“We used a convolutional neural network to enhance the model’s classification accuracy,” the team wrote. “In the end, our image recognition model is able to more accurately reclassify sentiment states after significant market events.”
Barchart | Corn and Soybean Yield Forecast
Bowen Liao, Zhaochen Ye, Dingying Zhang, Xin Ge
Advisor: Roger Moore
Liao, Ye, Zhang, and Ge worked with Barchart to enhance a derivative product that forecasts soybean and corn yields in the United States. The product is a customer favorite because it gives them a view onto the US crop yield forecast at the start of the growing season.
“With the USDA crop yield forecast as our benchmark,” the team said, “we concluded that using a random forest classification algorithm with the addition of drought index and crop condition data would significantly boost the existing model’s performance.”
Inference Analytics | Incidental Findings Analysis in Radiology Reports
Hyunjae Cho, Bhadri Vaidhyanathan, Jitak Ahn, Milan Toolsidas
Advisor: Utku Pamuksuz
Cho, Vaidhyanathan, Ahn, and Toolsidas developed an automatic detection method for incidental findings recorded during radiology imaging studies. Incidental findings are abnormal masses or lesions unrelated to the primary objective of the radiological exam that get recorded in free text in radiology reports. Often overlooked, erroneous, or miscommunicated, incidental findings can nevertheless be important considerations for ensuring that patients receive appropriate and timely care.
“Our goal was to build an augmented labeled dataset of the semantic rules behind incidental classifications using weak supervision,” the team said. “We then used this dataset to develop a machine learning model using natural language processing (NLP) that would automatically detect and process incidental findings. These are then correlated with established medical guidelines using a rule-based algorithm to identify follow-up recommendations.”
UST | Predicting and Improving CMS Star Ratings
Melody Feng, Jason Lee, Chia-Min Chen, Bruce Liu
Advisor: Wendy Klusendorf
Feng, Lee, Chen, and Liu built a model that predicts the performance of Medicare Part C and Part D health plans under the Star Rating Program. Because star ratings influence how Medicare beneficiaries choose their plans, there is a significant incentive for health plans to improve their star ratings. Additionally, accurate next-year predictions of health plan performance allow better planning and allocation of resources.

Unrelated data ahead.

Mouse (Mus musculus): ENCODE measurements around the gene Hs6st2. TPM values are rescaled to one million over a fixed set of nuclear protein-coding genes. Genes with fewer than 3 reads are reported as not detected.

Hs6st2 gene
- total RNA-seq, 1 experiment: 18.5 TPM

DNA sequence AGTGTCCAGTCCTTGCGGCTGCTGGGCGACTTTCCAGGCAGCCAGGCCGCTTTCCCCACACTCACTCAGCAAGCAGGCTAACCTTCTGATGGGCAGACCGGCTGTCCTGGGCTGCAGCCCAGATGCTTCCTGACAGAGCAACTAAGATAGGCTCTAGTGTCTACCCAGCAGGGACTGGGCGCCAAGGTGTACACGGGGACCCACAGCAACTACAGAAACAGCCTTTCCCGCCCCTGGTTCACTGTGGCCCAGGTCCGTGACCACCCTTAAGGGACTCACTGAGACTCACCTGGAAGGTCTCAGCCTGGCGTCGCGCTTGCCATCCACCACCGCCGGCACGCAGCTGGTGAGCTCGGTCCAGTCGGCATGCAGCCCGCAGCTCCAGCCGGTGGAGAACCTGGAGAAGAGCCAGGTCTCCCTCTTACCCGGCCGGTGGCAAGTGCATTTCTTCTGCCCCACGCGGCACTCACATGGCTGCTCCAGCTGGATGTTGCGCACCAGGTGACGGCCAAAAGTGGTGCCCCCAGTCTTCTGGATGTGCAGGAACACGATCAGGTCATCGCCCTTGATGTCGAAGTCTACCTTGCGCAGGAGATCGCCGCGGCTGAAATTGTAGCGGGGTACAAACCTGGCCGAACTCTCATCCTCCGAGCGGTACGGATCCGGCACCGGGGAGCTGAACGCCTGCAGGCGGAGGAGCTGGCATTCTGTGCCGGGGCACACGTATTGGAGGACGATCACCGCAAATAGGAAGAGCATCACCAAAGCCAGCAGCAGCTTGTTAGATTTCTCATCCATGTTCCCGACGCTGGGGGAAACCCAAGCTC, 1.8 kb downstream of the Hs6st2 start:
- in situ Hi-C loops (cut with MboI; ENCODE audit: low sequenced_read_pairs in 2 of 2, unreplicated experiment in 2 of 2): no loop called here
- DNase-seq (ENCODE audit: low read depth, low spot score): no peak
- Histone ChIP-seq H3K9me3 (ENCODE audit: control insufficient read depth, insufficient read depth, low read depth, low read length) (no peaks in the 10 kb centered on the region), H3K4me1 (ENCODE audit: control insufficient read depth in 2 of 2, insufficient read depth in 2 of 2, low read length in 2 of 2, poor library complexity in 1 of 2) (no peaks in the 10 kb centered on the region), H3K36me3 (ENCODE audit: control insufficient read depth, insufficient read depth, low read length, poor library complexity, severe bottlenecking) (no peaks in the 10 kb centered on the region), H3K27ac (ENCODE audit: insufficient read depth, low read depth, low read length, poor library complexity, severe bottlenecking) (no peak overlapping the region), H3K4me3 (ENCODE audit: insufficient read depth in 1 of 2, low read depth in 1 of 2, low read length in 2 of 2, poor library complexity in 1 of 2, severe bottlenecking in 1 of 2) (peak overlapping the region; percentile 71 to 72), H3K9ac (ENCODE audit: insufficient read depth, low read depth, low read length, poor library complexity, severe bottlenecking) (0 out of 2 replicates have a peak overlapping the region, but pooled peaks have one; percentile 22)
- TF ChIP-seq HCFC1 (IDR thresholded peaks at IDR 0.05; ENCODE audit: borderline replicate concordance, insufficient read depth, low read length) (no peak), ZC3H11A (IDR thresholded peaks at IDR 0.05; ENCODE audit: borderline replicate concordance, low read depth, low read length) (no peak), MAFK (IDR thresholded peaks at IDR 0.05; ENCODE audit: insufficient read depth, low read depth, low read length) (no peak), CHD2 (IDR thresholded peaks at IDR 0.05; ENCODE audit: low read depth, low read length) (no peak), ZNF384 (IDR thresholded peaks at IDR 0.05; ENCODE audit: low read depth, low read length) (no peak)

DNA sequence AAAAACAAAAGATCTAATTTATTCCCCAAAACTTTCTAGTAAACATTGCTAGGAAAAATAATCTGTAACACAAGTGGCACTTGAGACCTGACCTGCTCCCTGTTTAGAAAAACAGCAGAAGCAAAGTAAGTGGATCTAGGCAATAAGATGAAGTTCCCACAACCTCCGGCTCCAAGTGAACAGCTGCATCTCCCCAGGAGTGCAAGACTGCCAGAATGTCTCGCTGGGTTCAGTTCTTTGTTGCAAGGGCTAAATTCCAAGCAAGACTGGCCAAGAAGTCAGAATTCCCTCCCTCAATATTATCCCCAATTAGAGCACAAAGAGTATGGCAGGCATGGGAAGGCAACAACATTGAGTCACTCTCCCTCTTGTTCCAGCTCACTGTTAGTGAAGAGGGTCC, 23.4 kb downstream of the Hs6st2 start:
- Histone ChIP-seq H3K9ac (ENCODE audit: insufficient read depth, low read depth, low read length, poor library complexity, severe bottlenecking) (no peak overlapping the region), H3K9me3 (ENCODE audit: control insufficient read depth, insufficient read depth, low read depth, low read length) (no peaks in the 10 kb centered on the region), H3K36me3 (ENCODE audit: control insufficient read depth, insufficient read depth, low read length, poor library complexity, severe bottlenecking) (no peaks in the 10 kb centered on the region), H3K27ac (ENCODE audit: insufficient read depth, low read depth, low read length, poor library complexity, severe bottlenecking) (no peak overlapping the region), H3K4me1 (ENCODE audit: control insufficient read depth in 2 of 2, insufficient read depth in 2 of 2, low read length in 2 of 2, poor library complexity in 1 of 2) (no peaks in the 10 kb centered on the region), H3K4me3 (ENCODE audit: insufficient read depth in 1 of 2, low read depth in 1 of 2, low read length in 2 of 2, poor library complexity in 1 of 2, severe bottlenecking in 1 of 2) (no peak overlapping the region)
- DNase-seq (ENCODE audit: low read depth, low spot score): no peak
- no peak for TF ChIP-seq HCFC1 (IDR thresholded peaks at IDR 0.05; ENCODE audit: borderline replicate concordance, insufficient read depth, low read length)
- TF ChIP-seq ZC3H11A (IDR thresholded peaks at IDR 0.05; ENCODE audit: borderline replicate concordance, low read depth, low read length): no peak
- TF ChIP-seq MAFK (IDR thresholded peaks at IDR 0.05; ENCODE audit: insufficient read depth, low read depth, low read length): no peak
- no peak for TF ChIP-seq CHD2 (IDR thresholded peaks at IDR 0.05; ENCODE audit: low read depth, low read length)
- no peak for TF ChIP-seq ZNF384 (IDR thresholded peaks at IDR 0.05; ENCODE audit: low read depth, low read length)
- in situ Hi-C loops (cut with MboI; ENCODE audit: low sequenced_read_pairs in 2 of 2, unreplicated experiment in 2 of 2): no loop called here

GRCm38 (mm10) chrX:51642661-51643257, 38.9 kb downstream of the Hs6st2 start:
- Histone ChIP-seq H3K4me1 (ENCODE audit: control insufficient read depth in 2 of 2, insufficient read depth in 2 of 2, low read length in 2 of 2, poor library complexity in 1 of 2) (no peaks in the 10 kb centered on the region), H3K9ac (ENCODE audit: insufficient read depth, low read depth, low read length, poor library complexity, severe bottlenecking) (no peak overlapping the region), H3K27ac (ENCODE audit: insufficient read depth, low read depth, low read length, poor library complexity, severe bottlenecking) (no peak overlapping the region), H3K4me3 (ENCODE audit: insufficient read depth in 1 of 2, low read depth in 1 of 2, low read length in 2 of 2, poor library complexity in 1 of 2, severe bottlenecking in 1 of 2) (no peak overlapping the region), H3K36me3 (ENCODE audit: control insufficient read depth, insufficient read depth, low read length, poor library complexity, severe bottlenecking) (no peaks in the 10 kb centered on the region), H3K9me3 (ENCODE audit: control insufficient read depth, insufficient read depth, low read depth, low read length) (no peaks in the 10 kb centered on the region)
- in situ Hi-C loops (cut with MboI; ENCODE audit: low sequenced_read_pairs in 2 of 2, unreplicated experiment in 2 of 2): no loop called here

“By using past performance and other data sources, we were able to predict overall and summary star ratings for the upcoming year for one third of the health plans we assessed,” the team said. “We were generally accurate to within about half a star. We also developed a recommendations framework that health plans can use to improve their star rating and we made that available through a Streamlit app.”
UChicago Medicine Radiology | Machine Learning for Automated Comparison of Neuroimaging
Jingyi Yun, Meng Yang, Ximan Wu, Jiaxu He
Advisor: Arnab Bose
Yun, Yang, Wu, and He used a segmentation algorithm to assist physicians and radiologists in their daily diagnosis of brain lesions. The large variety of types, sizes, and locations of lesions makes their detection a difficult and time-consuming process that requires the visual assessment of large quantities of medical images.
“Our study was based on 122 brain MRI scans from 18 patients and we used an automatic lesion segmentation algorithm,” the team said. “The U-Net Convolutional Neural Network performed a quantitative analysis of brain lesions that included identifying the lesion's location and shape. In the end, it increases radiological efficiency by assisting physicians and radiologists to detect, characterize, and monitor brain lesions.”